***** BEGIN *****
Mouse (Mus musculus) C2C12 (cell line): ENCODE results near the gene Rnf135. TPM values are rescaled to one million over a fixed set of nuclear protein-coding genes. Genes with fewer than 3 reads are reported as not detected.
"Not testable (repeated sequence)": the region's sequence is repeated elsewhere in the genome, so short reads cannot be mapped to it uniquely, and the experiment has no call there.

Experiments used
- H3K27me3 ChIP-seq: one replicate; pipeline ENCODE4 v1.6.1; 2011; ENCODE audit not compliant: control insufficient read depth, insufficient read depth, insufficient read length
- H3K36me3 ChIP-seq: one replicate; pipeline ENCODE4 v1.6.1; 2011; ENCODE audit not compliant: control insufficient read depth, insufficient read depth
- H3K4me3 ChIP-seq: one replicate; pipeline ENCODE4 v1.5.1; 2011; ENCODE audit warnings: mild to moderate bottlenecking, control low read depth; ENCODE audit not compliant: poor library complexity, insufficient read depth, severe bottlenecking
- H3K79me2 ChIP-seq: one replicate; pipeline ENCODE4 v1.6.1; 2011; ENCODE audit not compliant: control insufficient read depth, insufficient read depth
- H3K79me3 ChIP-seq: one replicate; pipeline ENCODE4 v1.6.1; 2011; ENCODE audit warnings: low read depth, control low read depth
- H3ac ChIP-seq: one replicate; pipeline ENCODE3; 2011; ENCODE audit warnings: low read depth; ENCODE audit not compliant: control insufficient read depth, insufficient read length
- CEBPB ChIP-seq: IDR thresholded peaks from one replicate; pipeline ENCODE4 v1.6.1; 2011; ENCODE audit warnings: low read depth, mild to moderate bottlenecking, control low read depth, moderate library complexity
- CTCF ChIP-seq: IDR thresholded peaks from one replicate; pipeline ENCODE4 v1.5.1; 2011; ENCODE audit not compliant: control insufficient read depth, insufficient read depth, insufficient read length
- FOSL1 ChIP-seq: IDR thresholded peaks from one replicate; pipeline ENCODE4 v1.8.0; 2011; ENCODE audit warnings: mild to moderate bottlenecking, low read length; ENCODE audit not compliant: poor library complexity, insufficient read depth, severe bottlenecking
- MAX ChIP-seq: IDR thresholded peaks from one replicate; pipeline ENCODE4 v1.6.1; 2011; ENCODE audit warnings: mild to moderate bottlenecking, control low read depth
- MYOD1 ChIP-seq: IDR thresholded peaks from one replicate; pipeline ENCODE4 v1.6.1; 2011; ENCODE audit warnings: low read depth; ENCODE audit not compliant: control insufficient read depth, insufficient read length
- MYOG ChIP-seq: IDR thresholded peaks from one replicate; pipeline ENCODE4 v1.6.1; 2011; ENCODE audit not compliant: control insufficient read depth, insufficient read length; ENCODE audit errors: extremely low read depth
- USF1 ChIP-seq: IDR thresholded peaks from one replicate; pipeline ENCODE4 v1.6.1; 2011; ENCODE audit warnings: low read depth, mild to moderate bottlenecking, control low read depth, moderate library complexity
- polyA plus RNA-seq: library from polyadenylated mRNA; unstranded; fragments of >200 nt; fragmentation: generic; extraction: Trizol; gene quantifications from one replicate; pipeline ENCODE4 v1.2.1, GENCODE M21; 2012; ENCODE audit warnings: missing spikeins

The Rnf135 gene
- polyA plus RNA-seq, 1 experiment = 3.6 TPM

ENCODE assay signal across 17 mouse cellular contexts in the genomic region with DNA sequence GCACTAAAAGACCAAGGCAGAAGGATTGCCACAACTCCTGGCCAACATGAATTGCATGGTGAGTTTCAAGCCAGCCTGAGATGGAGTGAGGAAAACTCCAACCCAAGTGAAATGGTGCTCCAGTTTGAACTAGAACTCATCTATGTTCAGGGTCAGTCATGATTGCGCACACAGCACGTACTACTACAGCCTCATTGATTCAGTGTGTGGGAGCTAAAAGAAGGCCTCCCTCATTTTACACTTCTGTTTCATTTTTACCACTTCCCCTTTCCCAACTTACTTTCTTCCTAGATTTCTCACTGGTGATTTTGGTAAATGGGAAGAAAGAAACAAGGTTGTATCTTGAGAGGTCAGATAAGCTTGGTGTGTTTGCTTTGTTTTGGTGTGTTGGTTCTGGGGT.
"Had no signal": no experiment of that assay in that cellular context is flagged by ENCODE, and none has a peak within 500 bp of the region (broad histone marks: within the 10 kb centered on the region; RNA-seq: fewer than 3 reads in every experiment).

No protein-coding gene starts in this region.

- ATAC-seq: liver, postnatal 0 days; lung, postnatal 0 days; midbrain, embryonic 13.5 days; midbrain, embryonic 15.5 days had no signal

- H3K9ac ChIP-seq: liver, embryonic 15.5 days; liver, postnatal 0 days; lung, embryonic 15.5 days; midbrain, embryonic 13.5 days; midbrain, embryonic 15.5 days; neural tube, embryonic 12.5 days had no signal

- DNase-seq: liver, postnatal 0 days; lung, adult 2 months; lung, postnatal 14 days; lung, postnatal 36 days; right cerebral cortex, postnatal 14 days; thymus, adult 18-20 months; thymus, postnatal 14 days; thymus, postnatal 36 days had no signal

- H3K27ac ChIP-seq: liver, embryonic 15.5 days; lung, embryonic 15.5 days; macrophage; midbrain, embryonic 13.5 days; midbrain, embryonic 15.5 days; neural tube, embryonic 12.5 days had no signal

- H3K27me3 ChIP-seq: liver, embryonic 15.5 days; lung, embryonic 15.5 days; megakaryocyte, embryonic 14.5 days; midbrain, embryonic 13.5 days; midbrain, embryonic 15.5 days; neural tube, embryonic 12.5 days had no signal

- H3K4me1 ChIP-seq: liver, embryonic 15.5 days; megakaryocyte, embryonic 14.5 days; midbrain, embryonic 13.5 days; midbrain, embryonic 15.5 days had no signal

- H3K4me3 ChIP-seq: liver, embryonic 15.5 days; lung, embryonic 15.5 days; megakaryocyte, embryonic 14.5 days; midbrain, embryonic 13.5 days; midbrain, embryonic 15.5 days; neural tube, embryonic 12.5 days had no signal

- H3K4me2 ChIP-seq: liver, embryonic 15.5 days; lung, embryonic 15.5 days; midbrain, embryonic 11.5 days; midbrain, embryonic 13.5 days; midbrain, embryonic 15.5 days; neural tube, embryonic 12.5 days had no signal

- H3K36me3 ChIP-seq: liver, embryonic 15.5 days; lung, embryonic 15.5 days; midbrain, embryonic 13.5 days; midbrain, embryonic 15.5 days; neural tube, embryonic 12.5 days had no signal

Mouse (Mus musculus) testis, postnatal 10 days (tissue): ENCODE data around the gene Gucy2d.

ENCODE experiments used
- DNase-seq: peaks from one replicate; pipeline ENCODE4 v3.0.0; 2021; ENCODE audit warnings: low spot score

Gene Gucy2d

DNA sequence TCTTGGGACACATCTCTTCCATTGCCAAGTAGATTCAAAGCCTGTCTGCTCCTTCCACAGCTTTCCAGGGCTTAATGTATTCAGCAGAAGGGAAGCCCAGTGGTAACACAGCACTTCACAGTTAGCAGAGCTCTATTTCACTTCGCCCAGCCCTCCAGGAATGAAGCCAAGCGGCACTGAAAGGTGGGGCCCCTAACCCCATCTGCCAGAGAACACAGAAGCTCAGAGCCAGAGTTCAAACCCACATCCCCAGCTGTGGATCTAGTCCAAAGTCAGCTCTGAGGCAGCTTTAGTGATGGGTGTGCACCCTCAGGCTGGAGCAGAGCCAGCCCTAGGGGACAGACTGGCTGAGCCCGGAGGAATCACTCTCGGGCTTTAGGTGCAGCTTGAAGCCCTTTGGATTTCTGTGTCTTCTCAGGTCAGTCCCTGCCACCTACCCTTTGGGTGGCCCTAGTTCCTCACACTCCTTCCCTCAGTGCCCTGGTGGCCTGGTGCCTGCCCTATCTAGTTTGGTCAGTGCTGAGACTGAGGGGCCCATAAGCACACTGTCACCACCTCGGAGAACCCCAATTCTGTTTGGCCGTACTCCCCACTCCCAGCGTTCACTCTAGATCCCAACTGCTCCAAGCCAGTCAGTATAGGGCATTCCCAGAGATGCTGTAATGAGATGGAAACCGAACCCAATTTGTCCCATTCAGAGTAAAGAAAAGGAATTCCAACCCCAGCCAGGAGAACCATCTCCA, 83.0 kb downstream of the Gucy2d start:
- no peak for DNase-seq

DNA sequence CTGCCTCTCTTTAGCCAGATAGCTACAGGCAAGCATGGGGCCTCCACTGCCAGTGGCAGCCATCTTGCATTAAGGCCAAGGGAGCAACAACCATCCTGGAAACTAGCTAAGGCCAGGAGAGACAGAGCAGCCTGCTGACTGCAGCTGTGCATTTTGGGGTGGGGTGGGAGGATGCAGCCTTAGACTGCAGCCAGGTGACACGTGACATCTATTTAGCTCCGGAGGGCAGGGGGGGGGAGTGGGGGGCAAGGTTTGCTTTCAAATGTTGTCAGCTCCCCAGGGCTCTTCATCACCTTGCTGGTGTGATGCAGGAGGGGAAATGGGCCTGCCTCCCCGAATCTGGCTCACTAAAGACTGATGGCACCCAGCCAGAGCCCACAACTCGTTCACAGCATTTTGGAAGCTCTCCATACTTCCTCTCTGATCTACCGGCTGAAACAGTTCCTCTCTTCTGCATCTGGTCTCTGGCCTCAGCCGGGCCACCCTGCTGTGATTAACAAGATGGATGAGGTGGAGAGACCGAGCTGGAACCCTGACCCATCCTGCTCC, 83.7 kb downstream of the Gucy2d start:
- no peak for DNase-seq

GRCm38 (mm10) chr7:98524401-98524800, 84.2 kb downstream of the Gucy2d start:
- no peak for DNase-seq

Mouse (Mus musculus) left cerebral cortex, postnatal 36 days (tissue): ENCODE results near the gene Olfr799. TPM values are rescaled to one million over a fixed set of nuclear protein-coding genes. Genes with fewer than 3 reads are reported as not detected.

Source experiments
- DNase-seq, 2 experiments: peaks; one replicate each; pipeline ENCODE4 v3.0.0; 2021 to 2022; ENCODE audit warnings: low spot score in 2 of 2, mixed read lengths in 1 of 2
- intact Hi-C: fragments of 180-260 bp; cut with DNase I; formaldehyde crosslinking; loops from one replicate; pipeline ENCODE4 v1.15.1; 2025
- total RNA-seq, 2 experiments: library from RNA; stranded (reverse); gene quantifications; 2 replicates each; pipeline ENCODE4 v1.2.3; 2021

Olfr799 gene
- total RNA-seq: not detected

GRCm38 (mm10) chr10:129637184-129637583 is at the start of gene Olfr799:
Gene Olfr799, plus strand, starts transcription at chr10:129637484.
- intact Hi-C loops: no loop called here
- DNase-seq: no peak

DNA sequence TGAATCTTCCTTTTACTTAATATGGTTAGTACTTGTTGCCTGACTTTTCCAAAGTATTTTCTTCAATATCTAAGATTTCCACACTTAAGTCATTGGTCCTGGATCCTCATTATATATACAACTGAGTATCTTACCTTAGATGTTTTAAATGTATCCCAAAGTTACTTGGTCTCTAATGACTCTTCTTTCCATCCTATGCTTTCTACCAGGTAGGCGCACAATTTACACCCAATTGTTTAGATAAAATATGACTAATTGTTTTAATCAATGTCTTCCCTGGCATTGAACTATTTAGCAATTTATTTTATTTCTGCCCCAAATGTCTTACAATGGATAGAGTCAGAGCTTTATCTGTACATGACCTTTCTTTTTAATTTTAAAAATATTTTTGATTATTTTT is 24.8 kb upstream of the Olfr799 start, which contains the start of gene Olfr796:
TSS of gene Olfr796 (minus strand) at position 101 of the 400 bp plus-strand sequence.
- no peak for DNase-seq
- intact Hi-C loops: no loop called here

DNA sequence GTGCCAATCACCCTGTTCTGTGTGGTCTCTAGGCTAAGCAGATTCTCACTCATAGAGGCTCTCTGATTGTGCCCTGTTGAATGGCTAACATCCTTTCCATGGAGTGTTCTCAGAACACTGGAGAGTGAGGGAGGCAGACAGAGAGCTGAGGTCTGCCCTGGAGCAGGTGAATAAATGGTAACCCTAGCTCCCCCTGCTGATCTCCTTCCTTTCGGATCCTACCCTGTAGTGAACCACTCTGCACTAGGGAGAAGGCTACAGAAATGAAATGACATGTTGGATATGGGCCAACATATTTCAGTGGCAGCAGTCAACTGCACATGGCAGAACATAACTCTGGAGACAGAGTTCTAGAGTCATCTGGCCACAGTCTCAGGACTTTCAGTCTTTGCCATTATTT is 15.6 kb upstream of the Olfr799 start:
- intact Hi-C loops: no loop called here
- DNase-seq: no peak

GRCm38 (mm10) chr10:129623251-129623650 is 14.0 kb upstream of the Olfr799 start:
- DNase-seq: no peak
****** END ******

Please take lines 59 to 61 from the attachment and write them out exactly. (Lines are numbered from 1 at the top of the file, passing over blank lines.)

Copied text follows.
- DNase-seq: no peak

GRCm38 (mm10) chr10:129623251-129623650 is 14.0 kb upstream of the Olfr799 start:
- DNase-seq: no peak